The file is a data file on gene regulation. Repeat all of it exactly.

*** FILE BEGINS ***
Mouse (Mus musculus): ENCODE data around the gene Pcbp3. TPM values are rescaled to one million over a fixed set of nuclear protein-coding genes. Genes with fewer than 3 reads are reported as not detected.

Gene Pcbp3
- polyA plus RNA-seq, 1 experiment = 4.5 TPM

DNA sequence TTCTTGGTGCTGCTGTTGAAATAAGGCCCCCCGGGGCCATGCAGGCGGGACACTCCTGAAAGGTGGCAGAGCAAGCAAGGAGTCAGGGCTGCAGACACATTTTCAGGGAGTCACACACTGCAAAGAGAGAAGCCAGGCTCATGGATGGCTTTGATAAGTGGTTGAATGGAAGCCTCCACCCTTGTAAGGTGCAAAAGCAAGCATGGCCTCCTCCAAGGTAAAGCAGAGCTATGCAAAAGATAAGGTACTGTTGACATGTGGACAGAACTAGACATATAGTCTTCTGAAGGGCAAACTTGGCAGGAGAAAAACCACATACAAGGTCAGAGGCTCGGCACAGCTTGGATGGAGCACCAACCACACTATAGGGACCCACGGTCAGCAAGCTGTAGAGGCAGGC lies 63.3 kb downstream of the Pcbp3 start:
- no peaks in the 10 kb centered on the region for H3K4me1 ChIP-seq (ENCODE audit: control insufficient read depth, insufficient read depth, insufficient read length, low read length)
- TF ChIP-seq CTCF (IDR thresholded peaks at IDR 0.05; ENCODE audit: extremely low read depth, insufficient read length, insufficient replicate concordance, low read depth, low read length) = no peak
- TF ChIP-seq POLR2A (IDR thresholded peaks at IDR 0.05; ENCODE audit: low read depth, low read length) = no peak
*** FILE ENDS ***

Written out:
Mouse (Mus musculus): ENCODE data around the gene Pcbp3. TPM values are rescaled to one million over a fixed set of nuclear protein-coding genes. Genes with fewer than 3 reads are reported as not detected.

Gene Pcbp3
- polyA plus RNA-seq, 1 experiment = 4.5 TPM

DNA sequence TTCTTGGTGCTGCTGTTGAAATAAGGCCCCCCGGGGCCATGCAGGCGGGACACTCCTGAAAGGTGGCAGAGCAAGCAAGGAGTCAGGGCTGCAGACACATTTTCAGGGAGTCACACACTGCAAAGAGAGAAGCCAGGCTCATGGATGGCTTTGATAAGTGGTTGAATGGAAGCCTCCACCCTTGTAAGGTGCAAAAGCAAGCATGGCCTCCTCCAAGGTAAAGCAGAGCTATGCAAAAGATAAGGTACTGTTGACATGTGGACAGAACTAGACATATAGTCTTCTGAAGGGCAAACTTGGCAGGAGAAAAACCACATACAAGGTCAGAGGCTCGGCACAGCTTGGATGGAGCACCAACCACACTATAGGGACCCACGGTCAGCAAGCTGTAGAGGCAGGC lies 63.3 kb downstream of the Pcbp3 start:
- no peaks in the 10 kb centered on the region for H3K4me1 ChIP-seq (ENCODE audit: control insufficient read depth, insufficient read depth, insufficient read length, low read length)
- TF ChIP-seq CTCF (IDR thresholded peaks at IDR 0.05; ENCODE audit: extremely low read depth, insufficient read length, insufficient replicate concordance, low read depth, low read length) = no peak
- TF ChIP-seq POLR2A (IDR thresholded peaks at IDR 0.05; ENCODE audit: low read depth, low read length) = no peak